💡Shadow Ultra & Shadow Infinite in Europe will not be impacted, as they are running on OVH hardware - a sister company of HubiC (which Shadow is now a part of).


Questions, Questions, Questions

We know you have (a lot of) questions - and we love you for that.

And rest assured, you are not alone, so do we.

With this new chapter just getting started, the dust is still settling and we’re just now getting to know each other's names - “Hey you’re Octave, right?”. So, as we come together to investigate the questions about life and Shadow’s future, your questions may not be answered right this second.

Our community managers - including me (hi!) - are gathering all the questions in order to make sure your voices are heard and you get an answer.

And when we do have the answer to your questions, you can be sure as heck we’ll be back with flashing lights and a fireworks show to share the information with you.

Until then, happy gaming!


29 replies

Heh, and according to the email I just got: “*Price will increase to $29.99 per month in June. The exact date and more details will be communicated in a following email.”

:wave: RIP

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So at what point in your meeting did you guys say “Lets send out an email letting people know we are going to be removing their Ultra or Infinite and we’ll be charging 14.99 a month for boost but then we’ll send them a second email less than a day later saying, Not really it’ll be 30 bucks for boost.”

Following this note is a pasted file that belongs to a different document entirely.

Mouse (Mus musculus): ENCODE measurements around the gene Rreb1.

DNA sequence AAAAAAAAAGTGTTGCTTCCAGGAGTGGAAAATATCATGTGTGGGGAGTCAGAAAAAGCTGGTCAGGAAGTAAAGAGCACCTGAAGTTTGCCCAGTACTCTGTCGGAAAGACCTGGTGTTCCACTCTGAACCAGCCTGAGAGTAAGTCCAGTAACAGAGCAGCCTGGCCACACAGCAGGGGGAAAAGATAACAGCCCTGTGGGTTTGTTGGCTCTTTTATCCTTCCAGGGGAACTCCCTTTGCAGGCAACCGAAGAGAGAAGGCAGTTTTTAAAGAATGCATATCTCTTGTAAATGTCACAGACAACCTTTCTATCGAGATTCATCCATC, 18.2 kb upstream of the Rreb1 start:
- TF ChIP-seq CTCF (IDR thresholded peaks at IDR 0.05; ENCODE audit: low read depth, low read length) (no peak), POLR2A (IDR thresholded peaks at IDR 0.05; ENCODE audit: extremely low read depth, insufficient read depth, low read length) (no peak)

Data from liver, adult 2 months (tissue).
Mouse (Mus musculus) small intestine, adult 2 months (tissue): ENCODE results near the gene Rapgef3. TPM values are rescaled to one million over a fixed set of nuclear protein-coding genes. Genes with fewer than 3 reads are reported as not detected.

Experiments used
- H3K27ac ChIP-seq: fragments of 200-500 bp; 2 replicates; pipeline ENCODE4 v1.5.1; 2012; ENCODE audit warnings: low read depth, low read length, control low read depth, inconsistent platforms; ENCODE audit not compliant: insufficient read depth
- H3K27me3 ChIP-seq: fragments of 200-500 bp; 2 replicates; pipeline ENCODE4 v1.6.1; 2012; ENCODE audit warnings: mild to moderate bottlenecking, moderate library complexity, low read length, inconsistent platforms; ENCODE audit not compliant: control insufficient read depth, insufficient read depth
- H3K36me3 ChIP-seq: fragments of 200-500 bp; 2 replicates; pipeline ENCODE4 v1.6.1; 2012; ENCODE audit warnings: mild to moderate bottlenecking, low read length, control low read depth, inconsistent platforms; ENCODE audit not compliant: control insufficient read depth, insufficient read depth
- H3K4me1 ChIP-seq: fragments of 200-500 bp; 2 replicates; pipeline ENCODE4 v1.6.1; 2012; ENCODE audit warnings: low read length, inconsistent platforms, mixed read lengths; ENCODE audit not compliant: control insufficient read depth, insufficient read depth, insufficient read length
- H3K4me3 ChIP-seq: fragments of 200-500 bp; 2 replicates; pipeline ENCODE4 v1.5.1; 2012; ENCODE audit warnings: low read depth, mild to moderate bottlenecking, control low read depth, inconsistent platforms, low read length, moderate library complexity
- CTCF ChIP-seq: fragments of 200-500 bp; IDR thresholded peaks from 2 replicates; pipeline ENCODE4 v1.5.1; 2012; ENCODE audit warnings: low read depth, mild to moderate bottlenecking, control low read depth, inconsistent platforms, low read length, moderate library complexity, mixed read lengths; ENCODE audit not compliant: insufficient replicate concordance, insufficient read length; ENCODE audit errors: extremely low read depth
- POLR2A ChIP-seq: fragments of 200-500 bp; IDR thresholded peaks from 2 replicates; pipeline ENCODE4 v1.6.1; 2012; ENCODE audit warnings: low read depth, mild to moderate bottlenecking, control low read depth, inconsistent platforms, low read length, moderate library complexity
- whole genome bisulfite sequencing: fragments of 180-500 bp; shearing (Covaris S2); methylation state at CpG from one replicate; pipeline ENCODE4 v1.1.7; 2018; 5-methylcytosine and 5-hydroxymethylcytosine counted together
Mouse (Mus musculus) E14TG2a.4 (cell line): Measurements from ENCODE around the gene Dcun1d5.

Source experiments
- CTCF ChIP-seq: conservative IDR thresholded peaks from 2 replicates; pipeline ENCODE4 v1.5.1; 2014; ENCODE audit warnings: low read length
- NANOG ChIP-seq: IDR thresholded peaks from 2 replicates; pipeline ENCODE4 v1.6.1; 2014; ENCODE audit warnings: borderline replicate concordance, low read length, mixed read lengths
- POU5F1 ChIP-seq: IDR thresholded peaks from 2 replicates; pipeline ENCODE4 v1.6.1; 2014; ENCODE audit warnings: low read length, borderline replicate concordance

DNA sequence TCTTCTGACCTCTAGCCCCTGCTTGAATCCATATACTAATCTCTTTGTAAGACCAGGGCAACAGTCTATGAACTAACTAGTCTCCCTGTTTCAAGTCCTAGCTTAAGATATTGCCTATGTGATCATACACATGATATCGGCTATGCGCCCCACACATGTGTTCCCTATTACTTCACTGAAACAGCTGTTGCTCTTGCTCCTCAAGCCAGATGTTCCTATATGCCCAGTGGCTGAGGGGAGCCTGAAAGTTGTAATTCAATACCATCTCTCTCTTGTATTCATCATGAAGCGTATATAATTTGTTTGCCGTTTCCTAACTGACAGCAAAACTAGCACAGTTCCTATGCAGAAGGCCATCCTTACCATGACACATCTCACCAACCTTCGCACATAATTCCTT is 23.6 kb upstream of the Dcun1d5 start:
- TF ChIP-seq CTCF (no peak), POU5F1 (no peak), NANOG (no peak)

Because that part of your meeting sucked donkeys.

Im sad man. 

I waited 6 months for my acount to be activated and got delayed. And all youre doing is being positive about the new changes and challanges without actually giving intell or insight on how much longer the new activations wil take….

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Heh, and according to the email I just got: “*Price will increase to $29.99 per month in June. The exact date and more details will be communicated in a following email.”

:wave: RIP

I received the same communication. I’m a US customer that had the top tier and used it for Studio work as well as gaming. Now with Boost I can’t use it at all for the studio work and gaming would still be fine if they offered enough storage for my needs on that front.

Even still, having a full system accessible from any device would be fine at the $14.99/month price, but at $29.99/month there’s just no way I could justify what I’m getting at that price point. The competition for cloud gaming is too good to consider it against them.

Just a thought: If you couldn’t afford to keep leasing the graphics cards for the top tiers of the service in the US, maybe you should have considered asking us about raising prices for that service to pay for it and keep most of your customers, whom I’m sure would be more than happy to pay extra for it anyway (especially reading the comments here), rather than cut it off completely and almost certainly lose a huge amount of those customers that were using it.

Even worse, don’t just “hide” the fact you’re increasing the price of Boost in the fine print of an email.  I used to rant and rave about how great your were to everyone I could, but now I’ll have to steer everyone clear from this mess until I see some sort of clear improvement.